A few weeks ago, I tried to do some analysis of how the outcome of the 2008 election might have changed under alternative vote. Today I ran the same process using data from the 2011 election (I used preliminary results where the verified results weren't yet ready) and voter second choice data (see slide 5 in the gallery section) from a slight more recent survey than the one I used in the 2008 analysis. The Procedure and Politics blog did a similar analysis recently, I'm rerunning the most recently updated numbers using the script developed earlier.
Here were the results in this updated simulation. See the earlier 2008 analysis for a description of the methodology.
|Party||Original||In AV Sim||% Seats won||% Seats AV||Popular Vote|
In this scenario, the Conservatives do not attain a majority, they get 22 fewer seats, (I'm reading slightly different reports on final numbers of seats so there may be a different of a seat or two based on validated final results). The Liberals pick up 14 and the NDP picks up 11. The BQ drops down to a single seat. Also note that while the percentage of seats won more closely mirrors popular vote for the three largest parties in the AV case, that's not true for the BQ, their seat percentage more closely ties with popular vote in FPTP. This is a good reminder that AV isn't necessarily of much utility to some smaller fringe parties with heavily concentrated support in relatively diverse ridings.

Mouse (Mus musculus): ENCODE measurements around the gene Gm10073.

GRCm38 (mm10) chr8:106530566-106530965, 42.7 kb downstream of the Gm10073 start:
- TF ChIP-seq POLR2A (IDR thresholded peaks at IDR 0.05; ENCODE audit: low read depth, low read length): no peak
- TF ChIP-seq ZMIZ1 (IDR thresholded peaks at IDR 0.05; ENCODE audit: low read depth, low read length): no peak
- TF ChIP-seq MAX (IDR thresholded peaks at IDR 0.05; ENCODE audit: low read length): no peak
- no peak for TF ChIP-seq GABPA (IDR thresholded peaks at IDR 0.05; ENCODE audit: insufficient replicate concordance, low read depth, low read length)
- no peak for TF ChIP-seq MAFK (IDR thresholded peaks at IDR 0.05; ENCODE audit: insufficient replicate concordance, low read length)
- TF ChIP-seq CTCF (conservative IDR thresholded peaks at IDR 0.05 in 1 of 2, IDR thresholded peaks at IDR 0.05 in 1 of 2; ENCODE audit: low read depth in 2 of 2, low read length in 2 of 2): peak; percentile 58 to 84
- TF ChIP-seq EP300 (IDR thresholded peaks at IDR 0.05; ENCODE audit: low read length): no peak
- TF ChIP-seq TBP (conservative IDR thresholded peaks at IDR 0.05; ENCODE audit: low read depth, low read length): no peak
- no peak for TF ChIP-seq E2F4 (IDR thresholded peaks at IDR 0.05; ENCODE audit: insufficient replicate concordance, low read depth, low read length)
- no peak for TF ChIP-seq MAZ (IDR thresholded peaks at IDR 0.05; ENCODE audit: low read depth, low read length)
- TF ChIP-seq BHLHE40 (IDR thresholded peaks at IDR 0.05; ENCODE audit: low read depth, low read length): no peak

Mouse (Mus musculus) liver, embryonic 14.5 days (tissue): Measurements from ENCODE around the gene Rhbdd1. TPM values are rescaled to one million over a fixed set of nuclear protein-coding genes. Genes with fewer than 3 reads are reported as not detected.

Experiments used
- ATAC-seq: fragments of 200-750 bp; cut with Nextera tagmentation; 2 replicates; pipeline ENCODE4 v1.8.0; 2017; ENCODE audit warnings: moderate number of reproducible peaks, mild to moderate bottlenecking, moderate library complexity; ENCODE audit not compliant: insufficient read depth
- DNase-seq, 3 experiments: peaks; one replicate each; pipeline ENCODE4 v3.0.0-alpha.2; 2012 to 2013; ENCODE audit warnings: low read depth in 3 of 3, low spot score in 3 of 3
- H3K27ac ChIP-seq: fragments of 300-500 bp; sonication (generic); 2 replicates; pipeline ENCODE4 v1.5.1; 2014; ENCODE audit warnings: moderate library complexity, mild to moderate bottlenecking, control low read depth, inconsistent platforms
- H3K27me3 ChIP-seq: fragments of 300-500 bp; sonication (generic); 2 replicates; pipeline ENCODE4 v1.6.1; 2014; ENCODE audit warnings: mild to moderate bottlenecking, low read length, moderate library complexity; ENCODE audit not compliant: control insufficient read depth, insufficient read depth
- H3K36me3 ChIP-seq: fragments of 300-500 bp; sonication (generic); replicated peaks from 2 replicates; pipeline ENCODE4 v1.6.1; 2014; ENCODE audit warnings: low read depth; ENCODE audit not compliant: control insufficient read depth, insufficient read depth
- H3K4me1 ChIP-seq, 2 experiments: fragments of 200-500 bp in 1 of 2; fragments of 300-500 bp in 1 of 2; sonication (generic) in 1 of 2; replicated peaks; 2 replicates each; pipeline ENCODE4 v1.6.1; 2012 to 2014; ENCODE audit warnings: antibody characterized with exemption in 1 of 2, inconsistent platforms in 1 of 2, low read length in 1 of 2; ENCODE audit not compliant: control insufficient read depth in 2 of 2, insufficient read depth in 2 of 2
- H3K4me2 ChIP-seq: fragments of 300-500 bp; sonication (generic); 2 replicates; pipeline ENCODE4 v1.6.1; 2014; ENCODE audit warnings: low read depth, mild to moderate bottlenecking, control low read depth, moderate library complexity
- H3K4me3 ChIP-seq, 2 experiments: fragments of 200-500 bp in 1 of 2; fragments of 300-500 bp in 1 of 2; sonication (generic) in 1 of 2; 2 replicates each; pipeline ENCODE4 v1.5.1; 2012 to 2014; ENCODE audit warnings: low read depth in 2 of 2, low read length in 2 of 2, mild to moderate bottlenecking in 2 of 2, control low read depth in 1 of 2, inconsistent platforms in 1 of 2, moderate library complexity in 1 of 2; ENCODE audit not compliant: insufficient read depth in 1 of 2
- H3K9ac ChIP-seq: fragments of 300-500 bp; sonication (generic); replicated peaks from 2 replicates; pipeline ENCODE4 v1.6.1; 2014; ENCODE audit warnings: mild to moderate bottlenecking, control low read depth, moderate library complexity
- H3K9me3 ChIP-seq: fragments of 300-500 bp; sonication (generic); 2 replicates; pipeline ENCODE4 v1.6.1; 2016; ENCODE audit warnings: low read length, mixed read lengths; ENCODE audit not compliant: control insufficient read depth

The ridings that changed in the calculations I ran:
|District Number||Name||Winning Party||Recalculated|
|12009||South Shore--St. Margaret's||Consv||NDP|
|35016||Don Valley East||Consv||Lib|
|35017||Don Valley West||Consv||Lib|
|35043||London North Centre||Consv||Lib|
|35079||Sault Ste. Marie||Consv||NDP|
|46014||Winnipeg South Centre||Consv||Lib|
|59031||Vancouver Island North||Consv||NDP|
Data is available here: link (see the "WithAV" tab for the numbers w/ the changes)